Rico Nasty’s trajectory has been almost as chaotic as a Rico Nasty song. It’s been four years since the Maryland rapper broke through with a record deal, and it was only a few years before that when Rico started uploading tracks on SoundCloud while still in high school. In terms of rap come-ups, that’s a snail’s pace, but it’s not because Rico herself has slowed down. In the year-and-a-half since 2020’s Nightmare Vacation — which was billed as her major-label debut album — Rico has put out a whole lot of loose tracks, announced and abandoned at least one project (Rx), and announced and delivered on another one, Las Ruinas, which arrives later this week. Nightmare Vacation was great, though I’m not sure how many new fans it really garnered Rico. I’m not sure how many new listeners Las Ruinas will pull in either, but it feels like Rico isn’t much interested in courting more success and is more eager to follow her muse. To that point, she pushes off in some exciting new directions on Las Ruinas.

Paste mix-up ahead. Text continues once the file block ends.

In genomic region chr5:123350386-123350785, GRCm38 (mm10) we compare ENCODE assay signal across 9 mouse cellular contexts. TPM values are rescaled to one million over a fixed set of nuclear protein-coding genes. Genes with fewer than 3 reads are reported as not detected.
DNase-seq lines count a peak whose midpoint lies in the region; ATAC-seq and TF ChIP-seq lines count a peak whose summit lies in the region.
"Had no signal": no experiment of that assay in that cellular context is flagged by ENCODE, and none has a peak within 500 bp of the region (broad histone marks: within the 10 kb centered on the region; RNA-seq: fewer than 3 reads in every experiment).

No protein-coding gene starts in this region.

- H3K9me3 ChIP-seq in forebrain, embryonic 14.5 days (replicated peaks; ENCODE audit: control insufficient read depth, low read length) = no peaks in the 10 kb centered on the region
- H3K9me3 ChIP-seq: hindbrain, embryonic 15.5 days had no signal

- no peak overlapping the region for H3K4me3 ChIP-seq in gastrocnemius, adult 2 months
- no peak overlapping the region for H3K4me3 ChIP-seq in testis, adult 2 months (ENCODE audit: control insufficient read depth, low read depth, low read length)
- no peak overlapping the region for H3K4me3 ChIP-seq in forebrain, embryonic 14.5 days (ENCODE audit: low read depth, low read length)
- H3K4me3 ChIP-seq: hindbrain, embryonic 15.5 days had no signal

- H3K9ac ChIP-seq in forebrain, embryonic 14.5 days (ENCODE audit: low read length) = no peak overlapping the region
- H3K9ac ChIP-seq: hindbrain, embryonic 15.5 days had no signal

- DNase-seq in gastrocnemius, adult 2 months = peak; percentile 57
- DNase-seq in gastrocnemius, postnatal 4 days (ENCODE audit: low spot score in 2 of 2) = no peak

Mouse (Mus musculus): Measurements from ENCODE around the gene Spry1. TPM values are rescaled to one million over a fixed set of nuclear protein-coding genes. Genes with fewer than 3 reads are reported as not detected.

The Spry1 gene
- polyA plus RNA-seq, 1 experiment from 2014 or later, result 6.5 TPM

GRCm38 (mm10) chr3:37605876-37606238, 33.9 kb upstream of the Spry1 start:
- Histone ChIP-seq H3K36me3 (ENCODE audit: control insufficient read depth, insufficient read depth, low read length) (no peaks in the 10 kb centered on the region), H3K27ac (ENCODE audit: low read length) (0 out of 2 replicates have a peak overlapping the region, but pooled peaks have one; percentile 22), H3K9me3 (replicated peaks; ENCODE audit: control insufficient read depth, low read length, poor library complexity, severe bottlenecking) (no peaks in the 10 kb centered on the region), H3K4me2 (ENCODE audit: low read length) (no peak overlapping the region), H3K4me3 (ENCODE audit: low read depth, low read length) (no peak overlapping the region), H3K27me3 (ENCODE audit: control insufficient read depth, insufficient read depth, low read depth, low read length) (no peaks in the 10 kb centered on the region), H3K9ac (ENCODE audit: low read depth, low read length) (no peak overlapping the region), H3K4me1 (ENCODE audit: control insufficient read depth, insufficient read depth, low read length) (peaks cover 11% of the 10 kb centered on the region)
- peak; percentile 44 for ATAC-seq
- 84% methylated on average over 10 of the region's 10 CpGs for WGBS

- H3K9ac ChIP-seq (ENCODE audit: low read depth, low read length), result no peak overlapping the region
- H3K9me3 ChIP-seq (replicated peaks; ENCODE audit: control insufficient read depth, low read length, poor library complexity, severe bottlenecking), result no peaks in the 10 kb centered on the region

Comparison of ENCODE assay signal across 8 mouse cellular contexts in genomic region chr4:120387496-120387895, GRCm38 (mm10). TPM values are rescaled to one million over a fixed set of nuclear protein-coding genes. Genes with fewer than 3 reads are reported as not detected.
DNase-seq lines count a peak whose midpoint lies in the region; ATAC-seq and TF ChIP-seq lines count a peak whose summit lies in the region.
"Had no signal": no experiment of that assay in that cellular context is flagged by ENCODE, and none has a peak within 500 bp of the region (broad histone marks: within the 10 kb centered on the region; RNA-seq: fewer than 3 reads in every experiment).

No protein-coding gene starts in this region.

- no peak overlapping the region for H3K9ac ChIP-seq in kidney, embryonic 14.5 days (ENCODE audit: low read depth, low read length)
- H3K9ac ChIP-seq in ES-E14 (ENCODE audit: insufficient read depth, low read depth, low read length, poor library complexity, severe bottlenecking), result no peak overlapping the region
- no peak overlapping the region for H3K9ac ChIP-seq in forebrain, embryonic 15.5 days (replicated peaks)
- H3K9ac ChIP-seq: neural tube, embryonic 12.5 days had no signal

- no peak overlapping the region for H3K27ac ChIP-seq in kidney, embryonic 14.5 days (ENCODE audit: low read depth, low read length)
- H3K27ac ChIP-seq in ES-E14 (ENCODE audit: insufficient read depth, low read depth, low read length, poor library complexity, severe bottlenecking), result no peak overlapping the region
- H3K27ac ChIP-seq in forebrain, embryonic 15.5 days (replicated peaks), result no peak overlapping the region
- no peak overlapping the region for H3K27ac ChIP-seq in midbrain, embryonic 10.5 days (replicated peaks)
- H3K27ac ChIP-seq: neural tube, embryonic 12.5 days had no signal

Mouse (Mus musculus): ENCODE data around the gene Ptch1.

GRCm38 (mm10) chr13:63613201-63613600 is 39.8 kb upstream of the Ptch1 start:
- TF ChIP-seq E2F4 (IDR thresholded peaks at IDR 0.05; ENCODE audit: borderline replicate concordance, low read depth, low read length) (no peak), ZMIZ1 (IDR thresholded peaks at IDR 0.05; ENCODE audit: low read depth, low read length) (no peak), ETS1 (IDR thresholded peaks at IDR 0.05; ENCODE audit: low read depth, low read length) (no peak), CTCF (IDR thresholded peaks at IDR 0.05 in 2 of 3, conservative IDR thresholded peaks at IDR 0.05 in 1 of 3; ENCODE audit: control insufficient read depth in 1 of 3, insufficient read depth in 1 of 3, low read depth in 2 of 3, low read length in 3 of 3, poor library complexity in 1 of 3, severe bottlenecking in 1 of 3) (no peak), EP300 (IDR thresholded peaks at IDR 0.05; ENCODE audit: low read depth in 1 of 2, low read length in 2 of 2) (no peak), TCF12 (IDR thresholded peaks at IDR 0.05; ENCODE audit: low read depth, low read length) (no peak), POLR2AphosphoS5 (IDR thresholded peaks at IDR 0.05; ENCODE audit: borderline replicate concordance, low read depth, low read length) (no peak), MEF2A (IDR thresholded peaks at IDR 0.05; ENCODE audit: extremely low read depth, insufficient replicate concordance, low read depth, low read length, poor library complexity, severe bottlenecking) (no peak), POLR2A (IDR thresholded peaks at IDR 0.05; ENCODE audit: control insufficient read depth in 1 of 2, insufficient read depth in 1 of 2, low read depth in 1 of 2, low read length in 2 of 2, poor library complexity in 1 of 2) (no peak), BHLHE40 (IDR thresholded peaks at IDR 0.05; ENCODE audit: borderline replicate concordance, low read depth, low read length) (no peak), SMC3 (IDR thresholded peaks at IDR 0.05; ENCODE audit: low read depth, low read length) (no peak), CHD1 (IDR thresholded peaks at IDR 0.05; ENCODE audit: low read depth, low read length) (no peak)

There’s always been a steady dance undercurrent in Rico’s songs — she’s been one of the few rappers to fully embrace hyperpop and all its possibilities for club-night transcendence, and many of her songs take the form of hype-up anthems that sound best blasted out while jumping around in the dark with strangers. On Las Ruinas, she turns her attention more fully to the dance floor. “Messy” is structured a bit like a disco track, soaring on the back of a smooth hook delivered by Teezo Touchdown. “One On 5” is sweaty and pulsing and sounds like sucking on a lime. She flirts with dancehall on “Dance Scream” and raps over an alternate-reality Crystal Castles beat on “Skullflower.” There’s a surprisingly hard collab with EDM superstar Marshmello. Rico makes her mark on “Jungle,” a recent throbber from English producer Fred Again.., letting it cook for two minutes before she comes in to tear shit up. Rico cedes the spotlight to the beats a lot on Las Ruinas — reveling in a track before delivering the sort of frenzied spitting that she’s become known for.